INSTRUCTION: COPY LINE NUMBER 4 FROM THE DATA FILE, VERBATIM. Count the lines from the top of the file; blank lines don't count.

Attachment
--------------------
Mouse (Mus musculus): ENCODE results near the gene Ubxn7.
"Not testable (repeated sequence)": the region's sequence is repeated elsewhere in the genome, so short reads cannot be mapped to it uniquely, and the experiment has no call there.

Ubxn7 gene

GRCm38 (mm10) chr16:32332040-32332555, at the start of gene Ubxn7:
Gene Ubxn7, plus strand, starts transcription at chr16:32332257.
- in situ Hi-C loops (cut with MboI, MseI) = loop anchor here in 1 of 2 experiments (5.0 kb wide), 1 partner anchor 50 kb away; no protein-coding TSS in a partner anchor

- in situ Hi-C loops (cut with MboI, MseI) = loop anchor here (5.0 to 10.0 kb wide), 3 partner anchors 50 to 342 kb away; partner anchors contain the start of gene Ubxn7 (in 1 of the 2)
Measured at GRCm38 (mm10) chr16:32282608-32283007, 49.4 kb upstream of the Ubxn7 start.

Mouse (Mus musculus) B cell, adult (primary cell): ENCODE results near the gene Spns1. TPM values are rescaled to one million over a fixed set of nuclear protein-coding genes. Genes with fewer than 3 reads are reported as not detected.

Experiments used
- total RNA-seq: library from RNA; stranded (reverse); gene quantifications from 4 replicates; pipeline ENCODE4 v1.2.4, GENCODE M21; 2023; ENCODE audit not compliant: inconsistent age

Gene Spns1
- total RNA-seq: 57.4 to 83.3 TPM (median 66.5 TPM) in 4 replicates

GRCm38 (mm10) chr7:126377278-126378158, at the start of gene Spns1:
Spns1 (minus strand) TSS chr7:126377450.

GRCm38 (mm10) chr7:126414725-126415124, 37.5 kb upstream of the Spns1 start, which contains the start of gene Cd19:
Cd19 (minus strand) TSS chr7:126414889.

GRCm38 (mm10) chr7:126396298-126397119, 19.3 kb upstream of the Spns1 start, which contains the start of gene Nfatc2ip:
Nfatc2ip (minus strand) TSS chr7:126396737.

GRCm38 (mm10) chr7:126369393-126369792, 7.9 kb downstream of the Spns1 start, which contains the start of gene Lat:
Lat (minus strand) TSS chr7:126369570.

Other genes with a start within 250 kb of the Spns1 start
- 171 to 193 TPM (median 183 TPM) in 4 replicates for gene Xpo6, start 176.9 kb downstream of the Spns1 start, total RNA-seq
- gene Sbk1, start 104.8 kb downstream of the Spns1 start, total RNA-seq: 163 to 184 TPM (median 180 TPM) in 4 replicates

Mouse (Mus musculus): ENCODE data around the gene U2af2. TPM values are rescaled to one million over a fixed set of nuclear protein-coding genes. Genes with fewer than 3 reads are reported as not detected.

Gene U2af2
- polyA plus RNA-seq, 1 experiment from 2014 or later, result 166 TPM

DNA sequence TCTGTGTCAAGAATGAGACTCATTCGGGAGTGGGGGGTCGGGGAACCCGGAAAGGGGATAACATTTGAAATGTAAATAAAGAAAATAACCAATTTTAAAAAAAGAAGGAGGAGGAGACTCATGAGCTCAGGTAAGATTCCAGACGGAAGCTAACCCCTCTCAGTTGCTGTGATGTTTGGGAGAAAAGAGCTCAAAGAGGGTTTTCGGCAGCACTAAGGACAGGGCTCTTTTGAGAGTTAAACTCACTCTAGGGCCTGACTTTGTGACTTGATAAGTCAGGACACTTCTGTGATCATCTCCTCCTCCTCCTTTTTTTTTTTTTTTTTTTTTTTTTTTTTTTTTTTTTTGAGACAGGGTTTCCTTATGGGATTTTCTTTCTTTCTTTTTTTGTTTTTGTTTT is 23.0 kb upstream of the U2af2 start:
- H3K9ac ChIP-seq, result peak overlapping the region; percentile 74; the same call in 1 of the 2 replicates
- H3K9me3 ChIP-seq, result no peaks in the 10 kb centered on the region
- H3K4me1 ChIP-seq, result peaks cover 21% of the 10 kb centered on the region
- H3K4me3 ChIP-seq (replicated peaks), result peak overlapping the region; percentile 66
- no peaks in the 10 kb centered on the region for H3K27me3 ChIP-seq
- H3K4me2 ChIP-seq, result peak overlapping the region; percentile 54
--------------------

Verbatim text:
GRCm38 (mm10) chr16:32332040-32332555, at the start of gene Ubxn7: